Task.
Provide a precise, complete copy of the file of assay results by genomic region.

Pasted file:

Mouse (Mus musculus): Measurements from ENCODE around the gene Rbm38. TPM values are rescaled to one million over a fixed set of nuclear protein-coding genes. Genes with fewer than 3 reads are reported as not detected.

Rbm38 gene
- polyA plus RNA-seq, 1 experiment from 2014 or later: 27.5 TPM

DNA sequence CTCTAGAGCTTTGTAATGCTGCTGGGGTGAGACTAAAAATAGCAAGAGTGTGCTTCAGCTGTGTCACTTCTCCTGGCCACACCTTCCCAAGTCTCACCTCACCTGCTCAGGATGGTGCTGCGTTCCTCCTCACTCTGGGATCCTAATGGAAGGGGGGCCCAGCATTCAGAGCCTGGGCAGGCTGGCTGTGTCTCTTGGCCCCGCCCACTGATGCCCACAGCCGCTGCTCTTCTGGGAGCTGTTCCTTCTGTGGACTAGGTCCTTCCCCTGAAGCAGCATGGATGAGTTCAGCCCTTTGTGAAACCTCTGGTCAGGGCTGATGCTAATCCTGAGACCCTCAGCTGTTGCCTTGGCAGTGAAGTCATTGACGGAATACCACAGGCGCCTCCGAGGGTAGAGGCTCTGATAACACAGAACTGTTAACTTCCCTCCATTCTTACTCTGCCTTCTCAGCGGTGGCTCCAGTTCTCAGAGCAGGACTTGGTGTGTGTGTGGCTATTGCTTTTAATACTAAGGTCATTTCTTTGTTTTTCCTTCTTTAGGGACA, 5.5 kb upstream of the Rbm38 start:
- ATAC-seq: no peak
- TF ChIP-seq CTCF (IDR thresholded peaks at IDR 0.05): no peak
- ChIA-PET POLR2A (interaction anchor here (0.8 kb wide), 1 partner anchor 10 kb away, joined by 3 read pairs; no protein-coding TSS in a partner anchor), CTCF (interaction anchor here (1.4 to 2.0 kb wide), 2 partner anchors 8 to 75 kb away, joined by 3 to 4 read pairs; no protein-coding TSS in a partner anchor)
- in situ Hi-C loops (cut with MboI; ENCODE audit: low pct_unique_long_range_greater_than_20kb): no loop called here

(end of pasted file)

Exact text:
Mouse (Mus musculus): Measurements from ENCODE around the gene Rbm38. TPM values are rescaled to one million over a fixed set of nuclear protein-coding genes. Genes with fewer than 3 reads are reported as not detected.

Rbm38 gene
- polyA plus RNA-seq, 1 experiment from 2014 or later: 27.5 TPM

DNA sequence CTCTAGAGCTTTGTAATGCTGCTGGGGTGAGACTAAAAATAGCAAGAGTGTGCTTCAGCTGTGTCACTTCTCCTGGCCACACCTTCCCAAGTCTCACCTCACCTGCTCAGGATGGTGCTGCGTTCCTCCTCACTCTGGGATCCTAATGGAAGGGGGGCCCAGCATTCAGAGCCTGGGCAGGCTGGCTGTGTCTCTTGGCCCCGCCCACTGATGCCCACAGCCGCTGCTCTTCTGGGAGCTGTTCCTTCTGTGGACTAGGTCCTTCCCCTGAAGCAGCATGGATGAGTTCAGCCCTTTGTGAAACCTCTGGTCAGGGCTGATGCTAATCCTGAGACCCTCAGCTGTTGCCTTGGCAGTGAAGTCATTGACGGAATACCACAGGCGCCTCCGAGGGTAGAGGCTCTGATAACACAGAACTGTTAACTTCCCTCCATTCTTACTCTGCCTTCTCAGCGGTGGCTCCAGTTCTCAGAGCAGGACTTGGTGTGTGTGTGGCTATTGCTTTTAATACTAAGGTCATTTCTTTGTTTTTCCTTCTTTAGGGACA, 5.5 kb upstream of the Rbm38 start:
- ATAC-seq: no peak
- TF ChIP-seq CTCF (IDR thresholded peaks at IDR 0.05): no peak
- ChIA-PET POLR2A (interaction anchor here (0.8 kb wide), 1 partner anchor 10 kb away, joined by 3 read pairs; no protein-coding TSS in a partner anchor), CTCF (interaction anchor here (1.4 to 2.0 kb wide), 2 partner anchors 8 to 75 kb away, joined by 3 to 4 read pairs; no protein-coding TSS in a partner anchor)
- in situ Hi-C loops (cut with MboI; ENCODE audit: low pct_unique_long_range_greater_than_20kb): no loop called here